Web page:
In case \(R\) is the result of a meta-analysis of Fisher r-to-z transformed correlation coefficients (and hence V is then the corresponding variance-covariance matrix of these pooled transformed coefficients), one should set argument ztor=TRUE, so that the appropriate back-transformation is then applied to R (and V) within the function.

Finally, \(R\) may be a covariance matrix based on a meta-analysis (e.g., the estimated variance-covariance matrix of the random effects in a multivariate model). In this case, one should set cov=TRUE and V should again be the variance-covariance matrix of the elements in \(R\), but now including the diagonal. Hence, if \(R\) is a \(4 \times 4\) matrix of the form: \[\begin{bmatrix} \tau_1^2 & & & \\ \tau_{21} & \tau_2^2 & & \\ \tau_{31} & \tau_{32} & \tau_3^2 & \\ \tau_{41} & \tau_{42} & \tau_{43} & \tau_4^2 \end{bmatrix}\] then the elements are \(\tau^2_1\), \(\tau_{21}\), \(\tau_{31}\), \(\tau_{41}\), \(\tau^2_2\), \(\tau_{32}\), \(\tau_{42}\), \(\tau^2_3\), \(\tau_{43}\), and \(\tau^2_4\), and hence V should be a \(10 \times 10\) variance-covariance matrix of these elements in this order. Argument means can then again be used to specify the means of the variables.

Value

An object of class "matreg". The object is a list containing the following components:

tab

a data frame with the estimated model coefficients, standard errors, test statistics, degrees of freedom (only for t-tests), p-values, and lower/upper confidence interval bounds.

vb

the variance-covariance matrix of the estimated model coefficients.

...

some additional elements/values.

The results are formatted and printed with the print function.

Note

Only the lower triangular part of R (and V if it is specified) is used in the computations.

If \(R_{x,x}\) is not invertible, an error will be issued. In this case, one can set argument nearpd=TRUE, in which case the nearPD function from the Matrix package will be used to find the nearest positive semi-definite matrix, which should be invertible. The results should be treated with caution when this is done.

When \(R\) is a covariance matrix with V and means specified, the means are treated as known constants when estimating the standard error of the intercept.

References

Becker, B. J. (1992). Using results from replicated studies to estimate linear models. Journal of Educational Statistics, 17(4), 341–362. https://doi.org/10.3102/10769986017004341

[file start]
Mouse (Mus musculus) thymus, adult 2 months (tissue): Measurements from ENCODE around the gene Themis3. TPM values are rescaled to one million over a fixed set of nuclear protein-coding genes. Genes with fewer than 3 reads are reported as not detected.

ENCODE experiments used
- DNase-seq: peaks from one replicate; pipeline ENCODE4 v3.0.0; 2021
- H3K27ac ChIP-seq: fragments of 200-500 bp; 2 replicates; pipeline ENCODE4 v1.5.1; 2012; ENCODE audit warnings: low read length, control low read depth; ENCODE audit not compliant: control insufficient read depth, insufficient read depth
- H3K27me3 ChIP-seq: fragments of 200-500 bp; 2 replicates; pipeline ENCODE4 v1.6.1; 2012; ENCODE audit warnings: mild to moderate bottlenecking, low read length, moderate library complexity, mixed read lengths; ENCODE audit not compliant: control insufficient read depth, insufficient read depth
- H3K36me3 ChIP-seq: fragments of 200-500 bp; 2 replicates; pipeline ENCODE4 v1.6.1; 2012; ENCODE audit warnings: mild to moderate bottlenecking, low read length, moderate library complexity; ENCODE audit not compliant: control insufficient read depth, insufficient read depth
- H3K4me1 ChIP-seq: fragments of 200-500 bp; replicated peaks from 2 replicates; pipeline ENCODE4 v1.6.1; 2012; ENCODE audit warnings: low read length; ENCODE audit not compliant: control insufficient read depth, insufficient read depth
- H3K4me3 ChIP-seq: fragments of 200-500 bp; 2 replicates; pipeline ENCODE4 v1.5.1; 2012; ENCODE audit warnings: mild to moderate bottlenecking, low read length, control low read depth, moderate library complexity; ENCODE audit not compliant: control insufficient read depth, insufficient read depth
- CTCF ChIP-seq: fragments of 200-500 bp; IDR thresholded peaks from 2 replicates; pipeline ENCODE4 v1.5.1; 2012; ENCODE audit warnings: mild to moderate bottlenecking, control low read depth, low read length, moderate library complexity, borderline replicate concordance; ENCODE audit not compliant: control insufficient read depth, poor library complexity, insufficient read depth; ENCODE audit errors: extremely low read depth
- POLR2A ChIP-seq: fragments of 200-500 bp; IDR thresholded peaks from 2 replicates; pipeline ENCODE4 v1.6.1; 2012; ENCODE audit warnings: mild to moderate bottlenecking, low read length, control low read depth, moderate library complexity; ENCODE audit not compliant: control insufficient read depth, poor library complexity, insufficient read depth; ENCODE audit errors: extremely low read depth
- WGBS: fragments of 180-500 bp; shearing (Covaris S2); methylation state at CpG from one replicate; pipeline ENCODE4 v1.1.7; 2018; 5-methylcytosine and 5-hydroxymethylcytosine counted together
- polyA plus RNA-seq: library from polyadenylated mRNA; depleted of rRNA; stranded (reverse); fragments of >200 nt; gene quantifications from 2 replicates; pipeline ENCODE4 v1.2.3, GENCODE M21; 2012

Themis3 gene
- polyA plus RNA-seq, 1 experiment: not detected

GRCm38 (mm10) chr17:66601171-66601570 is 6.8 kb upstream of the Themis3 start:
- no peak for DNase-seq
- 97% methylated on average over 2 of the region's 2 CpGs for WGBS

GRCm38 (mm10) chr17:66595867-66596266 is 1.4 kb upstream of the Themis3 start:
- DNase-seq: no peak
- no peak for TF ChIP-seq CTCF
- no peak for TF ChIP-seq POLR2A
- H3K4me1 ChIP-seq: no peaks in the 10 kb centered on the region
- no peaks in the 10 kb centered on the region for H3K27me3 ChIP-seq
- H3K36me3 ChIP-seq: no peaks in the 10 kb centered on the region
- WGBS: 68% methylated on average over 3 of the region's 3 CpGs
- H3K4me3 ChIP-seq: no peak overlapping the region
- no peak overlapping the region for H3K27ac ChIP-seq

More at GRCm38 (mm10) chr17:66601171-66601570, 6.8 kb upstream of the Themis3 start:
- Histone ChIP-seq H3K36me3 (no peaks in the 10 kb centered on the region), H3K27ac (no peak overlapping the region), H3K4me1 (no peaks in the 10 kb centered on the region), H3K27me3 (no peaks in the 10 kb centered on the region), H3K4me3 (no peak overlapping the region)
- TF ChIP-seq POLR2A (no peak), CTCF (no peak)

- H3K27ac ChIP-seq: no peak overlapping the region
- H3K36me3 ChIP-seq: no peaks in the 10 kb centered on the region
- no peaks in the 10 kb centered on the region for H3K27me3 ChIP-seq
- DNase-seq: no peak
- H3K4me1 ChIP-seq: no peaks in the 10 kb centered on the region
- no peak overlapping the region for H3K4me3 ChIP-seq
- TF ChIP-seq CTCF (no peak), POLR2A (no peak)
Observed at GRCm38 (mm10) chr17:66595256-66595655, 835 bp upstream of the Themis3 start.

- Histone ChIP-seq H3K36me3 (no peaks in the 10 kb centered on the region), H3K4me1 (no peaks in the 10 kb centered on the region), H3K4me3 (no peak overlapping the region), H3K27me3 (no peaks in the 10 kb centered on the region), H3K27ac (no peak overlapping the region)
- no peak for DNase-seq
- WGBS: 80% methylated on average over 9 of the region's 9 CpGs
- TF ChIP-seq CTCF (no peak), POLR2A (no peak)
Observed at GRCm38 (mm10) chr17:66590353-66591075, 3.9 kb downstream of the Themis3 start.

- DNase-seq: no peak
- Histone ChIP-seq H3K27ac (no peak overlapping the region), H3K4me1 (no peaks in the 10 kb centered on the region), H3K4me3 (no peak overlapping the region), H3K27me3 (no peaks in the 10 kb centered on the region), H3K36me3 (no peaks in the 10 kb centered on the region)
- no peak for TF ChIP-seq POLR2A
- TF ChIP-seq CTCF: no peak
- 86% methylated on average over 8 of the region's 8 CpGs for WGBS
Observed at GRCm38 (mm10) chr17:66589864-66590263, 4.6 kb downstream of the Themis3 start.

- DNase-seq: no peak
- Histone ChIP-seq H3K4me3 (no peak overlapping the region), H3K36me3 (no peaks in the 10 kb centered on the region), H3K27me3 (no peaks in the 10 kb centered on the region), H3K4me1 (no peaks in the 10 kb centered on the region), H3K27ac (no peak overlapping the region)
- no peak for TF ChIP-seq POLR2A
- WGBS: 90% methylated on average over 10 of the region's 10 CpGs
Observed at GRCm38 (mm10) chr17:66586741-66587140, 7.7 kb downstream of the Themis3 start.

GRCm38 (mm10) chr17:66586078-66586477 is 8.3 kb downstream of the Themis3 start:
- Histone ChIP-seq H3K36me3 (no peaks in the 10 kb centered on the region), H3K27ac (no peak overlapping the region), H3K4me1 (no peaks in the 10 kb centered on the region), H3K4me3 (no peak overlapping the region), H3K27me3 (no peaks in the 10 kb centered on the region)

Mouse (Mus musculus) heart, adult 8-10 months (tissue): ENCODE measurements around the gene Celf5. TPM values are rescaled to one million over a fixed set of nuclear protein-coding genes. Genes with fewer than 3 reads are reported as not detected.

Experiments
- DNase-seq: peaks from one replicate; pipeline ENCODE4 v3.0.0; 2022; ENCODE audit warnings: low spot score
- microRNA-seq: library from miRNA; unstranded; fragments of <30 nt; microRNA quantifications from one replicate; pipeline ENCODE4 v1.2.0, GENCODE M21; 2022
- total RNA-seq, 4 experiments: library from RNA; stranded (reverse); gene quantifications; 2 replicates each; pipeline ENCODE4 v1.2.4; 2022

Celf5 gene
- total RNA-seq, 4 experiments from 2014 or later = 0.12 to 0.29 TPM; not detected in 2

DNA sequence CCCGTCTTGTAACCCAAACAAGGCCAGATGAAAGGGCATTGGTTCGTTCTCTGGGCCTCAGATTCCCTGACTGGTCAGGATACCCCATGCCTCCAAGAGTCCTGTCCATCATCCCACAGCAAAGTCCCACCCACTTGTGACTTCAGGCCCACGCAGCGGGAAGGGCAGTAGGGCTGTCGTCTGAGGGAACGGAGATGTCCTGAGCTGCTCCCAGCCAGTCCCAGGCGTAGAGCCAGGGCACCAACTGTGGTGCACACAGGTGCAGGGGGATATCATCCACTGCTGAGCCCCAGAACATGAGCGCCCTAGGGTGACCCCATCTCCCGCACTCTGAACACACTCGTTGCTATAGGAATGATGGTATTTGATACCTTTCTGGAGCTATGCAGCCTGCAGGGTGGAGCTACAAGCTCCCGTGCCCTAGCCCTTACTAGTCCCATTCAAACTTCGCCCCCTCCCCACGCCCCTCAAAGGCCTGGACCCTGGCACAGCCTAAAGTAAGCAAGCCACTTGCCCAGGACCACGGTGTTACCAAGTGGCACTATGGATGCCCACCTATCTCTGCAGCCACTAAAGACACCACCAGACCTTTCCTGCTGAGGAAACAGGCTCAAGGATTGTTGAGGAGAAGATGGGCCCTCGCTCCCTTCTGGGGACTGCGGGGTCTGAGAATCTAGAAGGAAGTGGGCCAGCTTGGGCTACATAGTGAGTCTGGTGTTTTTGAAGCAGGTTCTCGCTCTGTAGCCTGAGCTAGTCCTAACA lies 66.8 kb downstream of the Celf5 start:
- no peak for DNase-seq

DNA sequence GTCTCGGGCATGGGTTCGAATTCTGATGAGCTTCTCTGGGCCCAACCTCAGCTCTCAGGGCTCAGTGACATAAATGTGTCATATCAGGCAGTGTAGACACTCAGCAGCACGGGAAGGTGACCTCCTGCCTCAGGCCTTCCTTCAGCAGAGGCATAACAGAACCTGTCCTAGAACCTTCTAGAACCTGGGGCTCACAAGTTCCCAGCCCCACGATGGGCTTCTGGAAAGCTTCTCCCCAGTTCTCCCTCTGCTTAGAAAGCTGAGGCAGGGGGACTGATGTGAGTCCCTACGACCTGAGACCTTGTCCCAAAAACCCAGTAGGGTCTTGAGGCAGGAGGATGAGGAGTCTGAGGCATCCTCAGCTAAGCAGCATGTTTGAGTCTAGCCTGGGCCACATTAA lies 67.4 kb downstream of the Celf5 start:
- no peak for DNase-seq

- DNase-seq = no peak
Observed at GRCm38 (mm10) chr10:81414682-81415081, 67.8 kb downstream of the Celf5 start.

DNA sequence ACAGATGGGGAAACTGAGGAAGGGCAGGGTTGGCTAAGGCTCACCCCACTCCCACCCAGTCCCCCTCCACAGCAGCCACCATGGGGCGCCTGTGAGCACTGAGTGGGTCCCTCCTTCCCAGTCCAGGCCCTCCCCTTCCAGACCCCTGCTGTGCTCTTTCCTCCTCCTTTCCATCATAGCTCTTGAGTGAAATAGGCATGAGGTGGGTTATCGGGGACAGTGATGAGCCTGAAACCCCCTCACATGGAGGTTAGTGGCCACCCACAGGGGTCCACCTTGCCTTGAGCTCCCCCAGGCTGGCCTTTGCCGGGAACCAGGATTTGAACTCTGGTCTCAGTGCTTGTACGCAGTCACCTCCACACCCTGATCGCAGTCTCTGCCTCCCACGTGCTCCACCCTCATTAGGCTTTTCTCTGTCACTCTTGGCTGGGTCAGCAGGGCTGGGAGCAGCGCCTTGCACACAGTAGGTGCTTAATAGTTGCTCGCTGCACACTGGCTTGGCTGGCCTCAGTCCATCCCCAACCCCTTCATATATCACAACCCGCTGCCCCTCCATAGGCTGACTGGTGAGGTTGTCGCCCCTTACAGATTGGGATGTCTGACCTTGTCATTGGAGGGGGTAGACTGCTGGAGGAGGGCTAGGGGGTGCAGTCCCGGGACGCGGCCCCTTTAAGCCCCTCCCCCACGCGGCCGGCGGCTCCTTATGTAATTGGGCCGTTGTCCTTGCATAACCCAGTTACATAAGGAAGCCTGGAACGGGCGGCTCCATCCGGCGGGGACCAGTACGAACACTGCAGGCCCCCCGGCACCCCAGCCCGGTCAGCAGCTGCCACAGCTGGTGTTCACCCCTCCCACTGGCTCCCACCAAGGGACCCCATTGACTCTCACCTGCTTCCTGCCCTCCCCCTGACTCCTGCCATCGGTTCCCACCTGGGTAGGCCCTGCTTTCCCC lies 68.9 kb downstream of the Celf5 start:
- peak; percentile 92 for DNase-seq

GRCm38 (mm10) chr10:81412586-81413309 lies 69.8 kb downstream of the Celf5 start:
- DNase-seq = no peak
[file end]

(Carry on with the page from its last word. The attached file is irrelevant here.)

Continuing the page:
Becker, B. J. (1995). Corrections to "Using results from replicated studies to estimate linear models". Journal of Educational and Behavioral Statistics, 20(1), 100–102. https://doi.org/10.3102/10769986020001100

Becker, B. J., & Aloe, A. (2019). Model-based meta-analysis and related approaches. In H. Cooper, L. V. Hedges, & J. C. Valentine (Eds.), The handbook of research synthesis and meta-analysis (3rd ed., pp. 339–363). New York: Russell Sage Foundation.

See also

rma.mv for a function to meta-analyze multiple correlation coefficients that can be used to construct an \(R\) matrix.

rcalc for a function to construct the variance-covariance matrix of dependent correlation coefficients.

Examples

### copy data into 'dat'
dat <- dat.craft2003

### construct dataset and var-cov matrix of the correlations
tmp <- rcalc(ri ~ var1 + var2 | study, ni=ni, data=dat)
V <- tmp$V
dat <- tmp$dat

### turn var1.var2 into a factor with the desired order of levels
dat$var1.var2 <- factor(dat$var1.var2,
   levels=c("acog.perf", "asom.perf", "conf.perf", "acog.asom", "acog.conf", "asom.conf"))

### multivariate random-effects model
res <- rma.mv(yi, V, mods = ~ var1.var2 - 1, random = ~ var1.var2 | study, struct="UN", data=dat)
#> Warning: Rows with NAs omitted from model fitting.
res
#> 
#> Multivariate Meta-Analysis Model (k = 51; method: REML)
#> 
#> Variance Components:
#> 
#> outer factor: study     (nlvls = 9)
#> inner factor: var1.var2 (nlvls = 6)
#> 
#>             estim    sqrt  k.lvl  fixed      level 
#> tau^2.1    0.1611  0.4014      9     no  acog.perf 
#> tau^2.2    0.0604  0.2459      9     no  asom.perf